July saw the average rate on credit cards is now nearly 21%, up from just 15% a little over a year ago. With these economic headwinds, you might find yourself in need of extra funds — to repair your home, to cover unexpected costs, or maybe just as a financial safety net.rise once again, and interest rates are still rising. In fact,
Either way, if you're a homeowner, you may think about. and both allow you to turn your equity into cash, which you can then use however you wish.
Is now a good time to do that, though? And what should you consider before tapping yourin today's market? We asked experts for their opinion to help you decide.
Is home equity worth using now? Here's what experts think
Thinking of using your home equity today? Here's how the experts we spoke to recommend homeowners proceed.
Know what you'll use it for
Tapping your home equity means putting your home at risk, so having a clear idea of what you need the money for is key before making a decision.
"Why do you need the money? Is it really necessary? Are you investing in your future or in something that strays away from your financial goals?" asks Jim Black, executive director of lender strategy at mortgage lender Calque. "Some things, like vacations, might not be the best reason."
In short: Make sure the risk is worth it. Fixing the roof on your house or putting money into your business likely fall within that category. But pulling out equity to pay for new clothes or buy a new couch may not.
Using your home equity might also be smart if you're eyeing a new home but currently have an ultra-low mortgage rate. In this scenario, selling your house and buying a new one would mean trading up for. You might consider leveraging your equity and instead.
"Homeowners have the unique opportunity right now to tap into an incredible amount of home equity that's built up over the past few years," says Bill Banfield, executive vice president of capital markets at Rocket Mortgage. "They can use this cash to do home renovations and make their space better fit their life — without having to pick up and move to a new house."
Weigh it against other options
You'll also want to weigh all your options before turning to home equity. Depending on what you're looking to pay for, you may be able to use a credit card, personal loan, student loan or one of many other financial products.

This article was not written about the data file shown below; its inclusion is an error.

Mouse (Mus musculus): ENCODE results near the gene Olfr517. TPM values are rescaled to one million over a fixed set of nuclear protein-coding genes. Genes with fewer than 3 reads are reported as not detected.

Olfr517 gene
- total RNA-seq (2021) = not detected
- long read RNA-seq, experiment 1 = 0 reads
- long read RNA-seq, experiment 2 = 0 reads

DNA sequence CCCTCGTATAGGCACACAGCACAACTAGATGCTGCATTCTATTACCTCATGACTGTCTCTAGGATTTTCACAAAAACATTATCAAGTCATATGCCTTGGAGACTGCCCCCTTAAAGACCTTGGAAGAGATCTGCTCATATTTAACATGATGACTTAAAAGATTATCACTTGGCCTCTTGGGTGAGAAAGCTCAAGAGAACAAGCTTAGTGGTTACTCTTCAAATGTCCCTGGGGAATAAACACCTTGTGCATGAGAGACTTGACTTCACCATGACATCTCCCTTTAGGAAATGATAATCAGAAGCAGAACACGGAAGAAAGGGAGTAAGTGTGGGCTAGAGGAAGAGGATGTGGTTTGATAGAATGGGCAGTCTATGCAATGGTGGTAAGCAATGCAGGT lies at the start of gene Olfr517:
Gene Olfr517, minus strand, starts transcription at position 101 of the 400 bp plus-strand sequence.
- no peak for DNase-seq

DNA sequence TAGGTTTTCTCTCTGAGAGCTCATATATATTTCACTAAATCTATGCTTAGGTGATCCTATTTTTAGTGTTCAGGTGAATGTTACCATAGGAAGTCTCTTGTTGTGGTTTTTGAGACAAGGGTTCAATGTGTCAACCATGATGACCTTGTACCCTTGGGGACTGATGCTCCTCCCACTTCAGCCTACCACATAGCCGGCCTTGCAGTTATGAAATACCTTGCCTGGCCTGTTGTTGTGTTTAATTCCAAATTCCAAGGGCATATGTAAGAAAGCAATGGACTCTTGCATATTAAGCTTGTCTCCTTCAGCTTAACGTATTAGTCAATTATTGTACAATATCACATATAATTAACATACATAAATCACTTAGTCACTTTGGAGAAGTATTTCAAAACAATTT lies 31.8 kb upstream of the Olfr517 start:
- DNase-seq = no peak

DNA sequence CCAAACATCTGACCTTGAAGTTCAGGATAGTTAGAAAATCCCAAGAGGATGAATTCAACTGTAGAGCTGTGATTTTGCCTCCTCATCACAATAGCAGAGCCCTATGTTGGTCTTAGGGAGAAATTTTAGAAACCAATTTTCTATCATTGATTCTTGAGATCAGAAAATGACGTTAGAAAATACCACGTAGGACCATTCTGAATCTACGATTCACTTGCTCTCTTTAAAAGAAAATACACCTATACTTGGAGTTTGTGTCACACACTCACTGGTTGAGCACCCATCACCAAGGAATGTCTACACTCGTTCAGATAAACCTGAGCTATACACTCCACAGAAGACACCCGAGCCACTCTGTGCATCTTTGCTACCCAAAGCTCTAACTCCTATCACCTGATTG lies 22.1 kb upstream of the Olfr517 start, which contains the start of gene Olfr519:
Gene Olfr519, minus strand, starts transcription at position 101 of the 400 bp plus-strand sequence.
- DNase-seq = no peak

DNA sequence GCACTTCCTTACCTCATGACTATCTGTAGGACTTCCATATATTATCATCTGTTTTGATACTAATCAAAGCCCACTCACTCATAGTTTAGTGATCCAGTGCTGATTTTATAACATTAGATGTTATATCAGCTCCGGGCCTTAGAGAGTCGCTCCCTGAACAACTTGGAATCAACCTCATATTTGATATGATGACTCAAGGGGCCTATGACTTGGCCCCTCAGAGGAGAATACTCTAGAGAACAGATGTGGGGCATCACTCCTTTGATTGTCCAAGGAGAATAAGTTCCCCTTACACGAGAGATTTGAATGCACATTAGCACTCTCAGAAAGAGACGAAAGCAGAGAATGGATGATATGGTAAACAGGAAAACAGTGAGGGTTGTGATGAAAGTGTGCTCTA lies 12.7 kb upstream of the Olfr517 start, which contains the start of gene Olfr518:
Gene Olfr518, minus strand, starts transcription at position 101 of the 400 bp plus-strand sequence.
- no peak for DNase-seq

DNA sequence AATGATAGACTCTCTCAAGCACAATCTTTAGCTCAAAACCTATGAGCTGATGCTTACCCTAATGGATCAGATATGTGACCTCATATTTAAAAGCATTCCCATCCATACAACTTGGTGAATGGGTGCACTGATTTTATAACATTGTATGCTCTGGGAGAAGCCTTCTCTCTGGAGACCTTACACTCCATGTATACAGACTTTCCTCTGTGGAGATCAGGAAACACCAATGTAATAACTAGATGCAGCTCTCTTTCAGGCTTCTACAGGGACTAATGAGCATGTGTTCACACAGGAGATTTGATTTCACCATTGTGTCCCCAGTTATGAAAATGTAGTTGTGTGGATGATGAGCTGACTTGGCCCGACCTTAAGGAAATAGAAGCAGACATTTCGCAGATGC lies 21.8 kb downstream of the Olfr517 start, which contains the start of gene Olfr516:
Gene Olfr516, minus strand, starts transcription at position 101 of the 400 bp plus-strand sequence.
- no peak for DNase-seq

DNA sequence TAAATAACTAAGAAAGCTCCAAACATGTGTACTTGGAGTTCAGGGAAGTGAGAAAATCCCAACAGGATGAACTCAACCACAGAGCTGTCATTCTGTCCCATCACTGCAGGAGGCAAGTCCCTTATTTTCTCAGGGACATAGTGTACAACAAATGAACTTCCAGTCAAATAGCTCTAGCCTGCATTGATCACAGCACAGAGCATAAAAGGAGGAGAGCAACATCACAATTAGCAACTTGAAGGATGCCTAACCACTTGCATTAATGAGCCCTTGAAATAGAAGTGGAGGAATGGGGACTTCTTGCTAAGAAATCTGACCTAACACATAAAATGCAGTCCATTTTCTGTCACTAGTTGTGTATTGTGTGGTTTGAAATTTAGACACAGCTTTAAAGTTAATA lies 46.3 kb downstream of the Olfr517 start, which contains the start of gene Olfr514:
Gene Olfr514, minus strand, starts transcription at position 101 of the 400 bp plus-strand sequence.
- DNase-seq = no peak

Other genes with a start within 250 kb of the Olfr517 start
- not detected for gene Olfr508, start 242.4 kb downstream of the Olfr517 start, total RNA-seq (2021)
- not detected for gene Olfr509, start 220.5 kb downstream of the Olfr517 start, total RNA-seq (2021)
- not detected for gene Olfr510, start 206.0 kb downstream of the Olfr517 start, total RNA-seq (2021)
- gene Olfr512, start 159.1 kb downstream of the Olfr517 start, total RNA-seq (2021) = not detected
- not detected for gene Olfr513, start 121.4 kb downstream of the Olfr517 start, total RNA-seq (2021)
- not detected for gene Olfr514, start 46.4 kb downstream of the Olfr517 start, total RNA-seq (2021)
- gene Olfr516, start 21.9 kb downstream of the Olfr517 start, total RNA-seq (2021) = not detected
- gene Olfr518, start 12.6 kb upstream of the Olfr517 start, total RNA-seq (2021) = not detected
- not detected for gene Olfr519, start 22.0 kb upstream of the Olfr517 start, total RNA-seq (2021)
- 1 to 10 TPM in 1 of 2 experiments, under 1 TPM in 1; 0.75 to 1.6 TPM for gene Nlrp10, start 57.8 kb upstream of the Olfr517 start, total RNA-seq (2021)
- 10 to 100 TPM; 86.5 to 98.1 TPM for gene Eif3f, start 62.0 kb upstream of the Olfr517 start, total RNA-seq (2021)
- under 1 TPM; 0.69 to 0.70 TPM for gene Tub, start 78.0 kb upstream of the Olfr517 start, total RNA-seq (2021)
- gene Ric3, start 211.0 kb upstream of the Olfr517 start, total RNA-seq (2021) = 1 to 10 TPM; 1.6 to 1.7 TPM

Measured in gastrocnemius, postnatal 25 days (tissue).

Typically, get quotes for several different products (and from different lenders) to ensure a home equity product is the most affordable path forward.and HELOCs are going to have lower rates than credit cards and personal loans, but they're higher than rates you'd see on first mortgages and refinances. Because of this, it's important to
"Do you have other options?" Black asks. "Look at different ways to get the financing you want and compare them."
If you do opt to tap your home equity, you should also compare your options within that realm. Home equity loans and HELOCs are the most commonly used products, but depending on your age, you may also consider a(these are only for seniors). Home equity investments — which give you an upfront payment in exchange for part of your home's future value — are an option, too.
"These provide funds upfront with no monthly payments or debt accrual, but in exchange for the some future value of your home — or its appreciation over time — or both," says Sarah Dekin, president of Hometap, a home equity investment platform. "The potential disadvantage here, of course, is that you may miss out on some part of the future value of your home down the line when you settle."
Think long term
Finally, think about your long-term financial picture before you tap your equity.— the interest, closing costs, or lost appreciation you could see — and make sure those costs are worth it.
As Black puts it, "Banks are in the business of making interest, and this means you need to see the worst-case amount of equity you will be losing by borrowing. You also need to evaluate the cost of attaining the additional debt."
Consider your employment and income prospects, too. Is your job stable? Do you expect your income to be the same or higher 10 years down the road? You want to be sure you can afford your payments not just now, but throughout your entire loan term (and some home equity loans are as long as 30 years).
Keep in mind that if you use a HELOC or another product with a, your payments could rise over time, too, so make sure you'll have the capability to make those higher payments should they come about. If not, you could lose your home to foreclosure.
"The most important consideration is affordability," says Adam Boyd, executive vice president of home equity, credit cards, and unsecured lending at Citizens Bank. "Since the borrower is using the home as collateral, it is critical they ensure they can afford the loan. If there's any concern that rising rates will impact your ability to afford the loan in the future, it may not be the best option."
Other home equity benefits to know
Home equity products can be smart tools when used in the right scenarios. They may be able to save you on interest compared to other loans and financing options, and they allow you to spread your costs out over many years. You may even get a, depending on how you use the funds.
Just remember: Using your equity means putting your home on the line as collateral. If you're not sure this is the right move for your finances — or you want help evaluating your full range of options — consider talking to a financial professional first. They can point you in the right direction.
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